I have seen it happening a few times, IB->PE and then HF. I don't think 2 years in PE opens up more doors for HFs. The reason is that HFs want either S&T experience or transaction experience (if it is a L/S shop). 2 years or more in IB should have given you enough transaction experience in order to jump to a HF without PE.

Also, friends of mine who jumped from PE to HF really struggled initially. HFs tend to be much more volatile than PE funds (on a day-to-day basis) and lots of PE guys struggled to adapt initially.

 
Feb 13, 2021 - 2:56pm

1. How long did you wait until doing a Master's program and how did you use it to get an offer? I'm in PWM as well right now with no internships and I'm looking to break in, considering doing an MBA to land an internship.

2. What would make you consider someone for an interview that doesn't go through the more common internship -> IB -> HF path?

 
Feb 16, 2021 - 3:22am

1. About three years. I participated a lot in the uni's societies that organised breakfast events and panel discussions with the big players in the market. That gave me a good understanding of the HF industry. Then, I used A LOT the uni's career services department. From mock interview preparation to potential vacancies that were posted online.

2. I think transferable skills are as important as technical skills. I believe that for junior roles modelling and valuations are important but can be taught when someone joins a fund (provided that she/he has at least a solid foundation and some course/certification). I personally look for skills such as communication, attention to detail and passion for due diligence. You need to be able to communicate with the PM, brokers and companies you look at but also you need to be able to be on your desk for hours looking into statements, composing reports etc. So, if through your experience in PWM you could show how the skills acquired there could be useful for a HF then that would be good.

 
Feb 13, 2021 - 8:12pm

My interest lies in public markets so I am trying to gear my career towards equity research (doing ACA at big 4, and doing CFA level 1). However in the UK it seems to be shrinking (MiFid 2 or whatever it's,called), and people have advised me to go down the tech route instead.

I feel like I am more interested in traditional equity research, but is it a better bet to go down the tech route, from a practical career standpoint? 

Thanks

 
Feb 16, 2021 - 3:37am

ACA is useful as it shows a solid accounting background which is needed for equity research (the ability to understand financial statements). I've passed CFA L1 as well and I actually found it useful in the sense that it had some practical knowledge (that was before I joined my fund).

I get that equity research has been shrinking and yes it will become more competitive as there will be fewer roles but I think (at least from my experience in my fund) that a human's involvement is always required when it comes to equity research. Especially, at times like during the pandemic, I believe that for many funds that did really well (mine included), it was the  human factor in the decision making that made all the difference.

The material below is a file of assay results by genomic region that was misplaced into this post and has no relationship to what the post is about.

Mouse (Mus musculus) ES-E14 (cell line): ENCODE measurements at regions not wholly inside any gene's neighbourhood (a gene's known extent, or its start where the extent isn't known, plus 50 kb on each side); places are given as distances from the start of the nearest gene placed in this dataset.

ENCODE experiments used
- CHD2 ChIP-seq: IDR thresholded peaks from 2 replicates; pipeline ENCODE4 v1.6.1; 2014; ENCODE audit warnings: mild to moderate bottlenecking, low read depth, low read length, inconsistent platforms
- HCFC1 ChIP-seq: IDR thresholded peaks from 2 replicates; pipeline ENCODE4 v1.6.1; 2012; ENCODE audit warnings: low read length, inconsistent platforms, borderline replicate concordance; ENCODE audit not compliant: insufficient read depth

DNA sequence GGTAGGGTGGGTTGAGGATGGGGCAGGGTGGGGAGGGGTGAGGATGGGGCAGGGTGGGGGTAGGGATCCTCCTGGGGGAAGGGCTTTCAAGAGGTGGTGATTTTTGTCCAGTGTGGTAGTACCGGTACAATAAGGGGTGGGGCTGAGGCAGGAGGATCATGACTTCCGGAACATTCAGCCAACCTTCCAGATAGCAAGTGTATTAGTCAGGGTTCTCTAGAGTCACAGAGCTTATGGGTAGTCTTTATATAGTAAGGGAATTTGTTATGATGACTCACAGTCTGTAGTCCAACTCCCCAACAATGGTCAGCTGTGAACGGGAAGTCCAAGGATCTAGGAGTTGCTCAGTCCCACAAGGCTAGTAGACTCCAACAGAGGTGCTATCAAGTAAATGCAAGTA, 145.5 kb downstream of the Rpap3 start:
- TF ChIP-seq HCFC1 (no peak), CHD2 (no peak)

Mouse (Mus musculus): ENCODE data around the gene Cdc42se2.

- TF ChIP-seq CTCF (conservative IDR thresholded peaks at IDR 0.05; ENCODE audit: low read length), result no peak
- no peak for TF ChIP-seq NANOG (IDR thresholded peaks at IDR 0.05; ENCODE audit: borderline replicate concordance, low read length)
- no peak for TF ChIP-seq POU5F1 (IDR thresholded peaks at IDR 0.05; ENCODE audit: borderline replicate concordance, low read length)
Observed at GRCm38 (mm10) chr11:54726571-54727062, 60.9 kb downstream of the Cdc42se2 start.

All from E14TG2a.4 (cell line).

Feb 14, 2021 - 1:37am

I plan to get an mba in 🇬🇧. Have an engineering background and no finance experience. Planning to gather a couple of certifications (CFI and WSP) but apart from that nothing else on my resume. Is it typical in 🇬🇧 for banks to hire mba grads for ib positions? What are my chances from a non-target? Would graduating from a non-target atleast get me into a boutique/smaller investment bank? Do banks prefer students getting a masters in finance or an mba? Any target schools that you can name from where banks actively hire MBA grads for IB positions?

 
Feb 16, 2021 - 3:46am

Banks normally hire for internships from Masters or MBAs. The difference is that an intern that has an MSc will join as an analyst intern while one that has an MBA will join as an Associate intern.

If I were you, I'd look into a Masters in Finance. The UK has some fantastic unis that offer very solid programs and are direct sources of interns and analysts for banks. Imperial, LSE, Oxbridge, LBS, Warwick and then Cass are a few. In my class, there were lots of engineers with no finance experience so it is worth looking into that. So effectively, you can apply to more unis and have higher chances of being accepted at one.

Regarding MBAs, I think they still of course provide a very strong chance to intern in the big banks, but they normally last 2 years (or at least 15 months in the case of LBS) and are much more expensive. Also, from personal experience with friends (and I reiterate that is personal experience / opinion) LBS is the strongest in the UK and then you have lots of European Schools that are very good. So, if you want to study an MBA in the UK you have less options of a strong uni. An idea would be to check the latest FT rankings (were released a week ago) and check how many UK unis are in top 10-20. Then look at each uni separately and the sectors their graduates are employed in.